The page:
LB: It’s important to note that we never tell our members what to say. Their opinions are their own, and all opinions are valid, whether someone has a positive or negative experience with a product. Three-star reviews are often invaluable, because they provide insights to marketers regarding potential product or communication improvements and clarifications. We do, however, have tools to both educate and inspire our members. Using the same example of a sampling program, we would include a postcard with the sample, explaining how the product works and coaching people what to expect at each week of use. We create branded content that lives within the Influenster app and on social media. And, we have built-in CRM plus gamification tools to facilitate a steady stream of follow-up communication and motivation. Finally, while sampling accounts for a very small percentage of reviews on Influenster (as I mentioned, 98% are non-incentivized), members who do receive samples must disclose that the product was provided complimentary for testing purposes.

How do you measure engagement, purchases, and success for your brands?

LB: The original inspiration for Influenster was actually to find a new way to conduct market research. One of our founders previously worked at an events company that gave away a lot of product samples, but had no way to collect feedback from those who received the samples; and the other founder worked at a traditional research firm that, while effective, was bureaucratic and slow moving. They thought, what if we create fun online panels, put product directly in the hands of consumers, and inspire them to share their opinions with brands through a gamified system? Influenster was born. All that to say, having a founder with a research background means we provide very in-depth reporting. Depending on the nature of the program, this includes the number of reviews generated; social posts, impressions, and engagements; an earned media value calculation; and the results of a survey garnering participants’ purchase intent, responses to certain product attributes, and more. Recently, Influenster partnered with leading research provider IRI to conduct a matched market study measuring sales lift of an Influenster sampling program vs. traditional digital media in test and control markets. The results showed that the Influenster campaign delivered 44% higher sales lift on the sampled products, in this case mascara and eyeliner; and a 69% higher sales lift [both vs. traditional digital media] on the brand’s entire mascara and eyeliner lineup, an impressive halo effect. In sum—peer-to-peer marketing really works to build business!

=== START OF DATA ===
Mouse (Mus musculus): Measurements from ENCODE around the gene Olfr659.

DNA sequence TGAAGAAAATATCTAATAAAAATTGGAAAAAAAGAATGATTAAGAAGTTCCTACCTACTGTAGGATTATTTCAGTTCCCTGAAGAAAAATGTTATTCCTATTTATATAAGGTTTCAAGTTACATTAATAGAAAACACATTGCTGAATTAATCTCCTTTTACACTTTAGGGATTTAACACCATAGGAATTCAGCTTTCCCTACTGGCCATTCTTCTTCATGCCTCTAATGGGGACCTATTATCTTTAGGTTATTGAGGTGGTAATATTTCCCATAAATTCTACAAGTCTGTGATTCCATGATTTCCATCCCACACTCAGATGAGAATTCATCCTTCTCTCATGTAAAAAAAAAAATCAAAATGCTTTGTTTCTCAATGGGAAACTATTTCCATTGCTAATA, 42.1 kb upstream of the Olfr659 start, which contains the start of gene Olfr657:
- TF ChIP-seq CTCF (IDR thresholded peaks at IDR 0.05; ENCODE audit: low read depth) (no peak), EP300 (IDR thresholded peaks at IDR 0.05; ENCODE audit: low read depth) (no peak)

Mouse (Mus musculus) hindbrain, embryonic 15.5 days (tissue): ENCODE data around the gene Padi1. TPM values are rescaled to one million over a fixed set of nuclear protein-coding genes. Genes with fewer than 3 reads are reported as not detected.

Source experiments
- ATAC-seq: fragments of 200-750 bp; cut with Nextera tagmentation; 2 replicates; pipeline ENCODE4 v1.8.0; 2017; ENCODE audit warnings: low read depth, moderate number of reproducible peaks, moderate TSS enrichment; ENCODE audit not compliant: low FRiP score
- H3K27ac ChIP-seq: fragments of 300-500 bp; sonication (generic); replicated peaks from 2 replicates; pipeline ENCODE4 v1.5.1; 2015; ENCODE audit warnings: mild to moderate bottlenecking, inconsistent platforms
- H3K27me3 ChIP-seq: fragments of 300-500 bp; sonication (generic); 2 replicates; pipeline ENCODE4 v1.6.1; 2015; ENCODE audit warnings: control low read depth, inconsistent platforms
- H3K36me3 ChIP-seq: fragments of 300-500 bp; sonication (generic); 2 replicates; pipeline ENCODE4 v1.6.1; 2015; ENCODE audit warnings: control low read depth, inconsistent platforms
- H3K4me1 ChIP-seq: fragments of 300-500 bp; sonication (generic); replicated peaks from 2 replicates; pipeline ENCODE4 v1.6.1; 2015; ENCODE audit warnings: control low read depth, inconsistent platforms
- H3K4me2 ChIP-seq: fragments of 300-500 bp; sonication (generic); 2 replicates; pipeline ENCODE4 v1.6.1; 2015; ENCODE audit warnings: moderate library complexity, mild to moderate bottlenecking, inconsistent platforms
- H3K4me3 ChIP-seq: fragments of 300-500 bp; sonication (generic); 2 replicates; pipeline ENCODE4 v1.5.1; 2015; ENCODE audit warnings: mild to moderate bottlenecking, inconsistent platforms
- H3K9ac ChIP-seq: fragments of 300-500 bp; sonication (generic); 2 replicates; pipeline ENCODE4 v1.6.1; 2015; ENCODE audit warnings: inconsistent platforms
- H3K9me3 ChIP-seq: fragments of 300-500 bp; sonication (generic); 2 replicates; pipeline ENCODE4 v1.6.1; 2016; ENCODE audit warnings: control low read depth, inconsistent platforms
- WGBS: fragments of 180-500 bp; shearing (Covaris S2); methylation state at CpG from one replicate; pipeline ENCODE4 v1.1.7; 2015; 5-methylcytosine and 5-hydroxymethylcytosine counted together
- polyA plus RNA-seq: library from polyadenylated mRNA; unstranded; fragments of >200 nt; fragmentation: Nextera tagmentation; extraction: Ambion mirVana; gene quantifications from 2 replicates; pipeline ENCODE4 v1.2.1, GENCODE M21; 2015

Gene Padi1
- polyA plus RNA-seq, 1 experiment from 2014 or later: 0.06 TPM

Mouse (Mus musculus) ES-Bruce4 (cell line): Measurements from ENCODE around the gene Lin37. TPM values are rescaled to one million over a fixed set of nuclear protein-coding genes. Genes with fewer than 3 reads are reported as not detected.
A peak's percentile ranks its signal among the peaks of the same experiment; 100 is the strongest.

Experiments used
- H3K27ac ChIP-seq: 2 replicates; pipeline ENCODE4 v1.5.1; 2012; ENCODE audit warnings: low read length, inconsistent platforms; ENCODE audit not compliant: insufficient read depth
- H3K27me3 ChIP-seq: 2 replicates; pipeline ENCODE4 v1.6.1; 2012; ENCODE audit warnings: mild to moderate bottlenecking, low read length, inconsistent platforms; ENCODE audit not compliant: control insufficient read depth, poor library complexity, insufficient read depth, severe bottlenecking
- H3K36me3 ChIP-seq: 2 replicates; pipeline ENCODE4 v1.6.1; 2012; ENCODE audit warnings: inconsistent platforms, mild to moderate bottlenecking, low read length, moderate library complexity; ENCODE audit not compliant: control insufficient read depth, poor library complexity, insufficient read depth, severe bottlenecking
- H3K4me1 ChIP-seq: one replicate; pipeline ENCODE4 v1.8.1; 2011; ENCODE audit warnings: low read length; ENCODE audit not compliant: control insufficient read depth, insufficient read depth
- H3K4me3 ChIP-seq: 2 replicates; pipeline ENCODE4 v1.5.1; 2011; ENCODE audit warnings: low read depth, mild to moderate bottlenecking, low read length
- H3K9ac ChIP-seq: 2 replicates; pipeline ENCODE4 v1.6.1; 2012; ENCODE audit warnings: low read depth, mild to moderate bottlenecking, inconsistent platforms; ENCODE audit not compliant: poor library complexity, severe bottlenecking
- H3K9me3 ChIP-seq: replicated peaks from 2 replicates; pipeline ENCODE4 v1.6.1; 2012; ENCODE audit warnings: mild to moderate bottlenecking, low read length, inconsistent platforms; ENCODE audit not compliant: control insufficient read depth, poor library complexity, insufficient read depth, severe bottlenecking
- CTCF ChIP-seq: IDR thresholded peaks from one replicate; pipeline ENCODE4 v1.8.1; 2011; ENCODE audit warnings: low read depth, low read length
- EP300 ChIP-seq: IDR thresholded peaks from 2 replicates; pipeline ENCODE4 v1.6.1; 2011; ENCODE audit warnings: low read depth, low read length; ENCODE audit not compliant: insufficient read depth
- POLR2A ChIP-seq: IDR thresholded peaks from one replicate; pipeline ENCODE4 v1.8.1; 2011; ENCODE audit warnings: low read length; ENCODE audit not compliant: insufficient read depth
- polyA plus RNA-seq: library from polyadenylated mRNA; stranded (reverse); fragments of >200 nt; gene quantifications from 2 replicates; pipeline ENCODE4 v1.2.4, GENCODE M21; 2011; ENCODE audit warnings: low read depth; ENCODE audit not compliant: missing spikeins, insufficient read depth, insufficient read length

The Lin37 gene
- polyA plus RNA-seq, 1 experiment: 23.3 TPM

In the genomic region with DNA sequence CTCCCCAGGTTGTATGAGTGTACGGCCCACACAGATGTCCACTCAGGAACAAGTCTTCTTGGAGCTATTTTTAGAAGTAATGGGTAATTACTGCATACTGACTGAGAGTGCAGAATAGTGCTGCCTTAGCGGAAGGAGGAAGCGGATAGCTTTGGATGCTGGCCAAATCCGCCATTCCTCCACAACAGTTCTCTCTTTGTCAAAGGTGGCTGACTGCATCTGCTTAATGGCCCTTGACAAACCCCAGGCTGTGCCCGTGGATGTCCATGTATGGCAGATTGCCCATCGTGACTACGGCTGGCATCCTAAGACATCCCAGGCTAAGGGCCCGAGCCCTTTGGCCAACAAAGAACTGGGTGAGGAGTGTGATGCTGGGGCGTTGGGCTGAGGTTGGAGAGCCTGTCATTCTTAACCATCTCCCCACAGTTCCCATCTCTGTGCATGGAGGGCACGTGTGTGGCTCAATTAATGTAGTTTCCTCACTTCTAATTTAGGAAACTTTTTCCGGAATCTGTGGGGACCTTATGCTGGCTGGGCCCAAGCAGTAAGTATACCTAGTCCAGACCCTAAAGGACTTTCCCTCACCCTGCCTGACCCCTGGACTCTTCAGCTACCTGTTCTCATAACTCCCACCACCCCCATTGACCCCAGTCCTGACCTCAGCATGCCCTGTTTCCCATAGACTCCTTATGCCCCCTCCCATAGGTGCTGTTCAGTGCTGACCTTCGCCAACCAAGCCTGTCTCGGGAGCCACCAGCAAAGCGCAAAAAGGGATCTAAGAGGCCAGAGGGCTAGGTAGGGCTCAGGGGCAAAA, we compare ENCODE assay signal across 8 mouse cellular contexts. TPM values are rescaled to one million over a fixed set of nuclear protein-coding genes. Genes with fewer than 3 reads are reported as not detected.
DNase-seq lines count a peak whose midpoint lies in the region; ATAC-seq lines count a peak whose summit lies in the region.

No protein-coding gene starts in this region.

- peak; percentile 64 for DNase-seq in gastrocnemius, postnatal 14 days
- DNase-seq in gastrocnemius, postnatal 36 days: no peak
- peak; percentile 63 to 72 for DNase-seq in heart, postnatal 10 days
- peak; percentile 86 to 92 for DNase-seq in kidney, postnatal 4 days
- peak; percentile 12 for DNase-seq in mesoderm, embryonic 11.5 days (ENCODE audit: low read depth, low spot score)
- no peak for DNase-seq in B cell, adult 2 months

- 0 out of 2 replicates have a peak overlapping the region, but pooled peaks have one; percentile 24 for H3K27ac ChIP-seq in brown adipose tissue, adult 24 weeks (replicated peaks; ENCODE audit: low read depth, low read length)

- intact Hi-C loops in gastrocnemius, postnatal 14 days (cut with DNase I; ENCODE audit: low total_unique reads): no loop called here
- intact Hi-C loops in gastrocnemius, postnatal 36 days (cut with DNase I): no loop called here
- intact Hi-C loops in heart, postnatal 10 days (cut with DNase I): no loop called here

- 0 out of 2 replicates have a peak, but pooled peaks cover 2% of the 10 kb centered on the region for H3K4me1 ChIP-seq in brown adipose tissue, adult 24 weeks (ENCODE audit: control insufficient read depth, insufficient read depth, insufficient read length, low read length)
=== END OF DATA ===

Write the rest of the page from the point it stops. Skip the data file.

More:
Amanda Zajac, Vice President, Beauty, Stella Rising: Formerly Women’s Marketing, Stella Rising specializes in strategic media planning, buying, and activation across beauty, retail, food, and health. Amanda heads up the beauty division. Key areas of practice for her include digital and social marketing, Amazon strategy, as well as consumer intelligence though their proprietary community of over 20,000 grassroots influencers.

Amazon has experienced a 42% YOY growth in total beauty sales in the US alone. This is amazing but not surprising because 52% of consumers report starting their product search on Amazon. As a result, the total number of items for sale in the beauty category has quadrupled in the past few years.

It seems that the “research online, purchase offline” process is common in the consumer journey. How can a digitally native brand make up for their lack of an offline presence?

AZ: The above consumer journey still takes place; however, the path to purchase is evolving. There is no doubt the importance of brick-and-mortar presence to drive both awareness and sales for a new brand; however, you can be very successful as a digitally native brand. DTC brands are flipping the distribution funnel around—previously brands would first get retail distribution and then focus on their own ecommerce site. Now the exact opposite is happening. Brands are first focused on their own ecommerce and then move up the distribution funnel to retail shops such as specialty, mass, and pop-ups. There are two major reasons for this flip: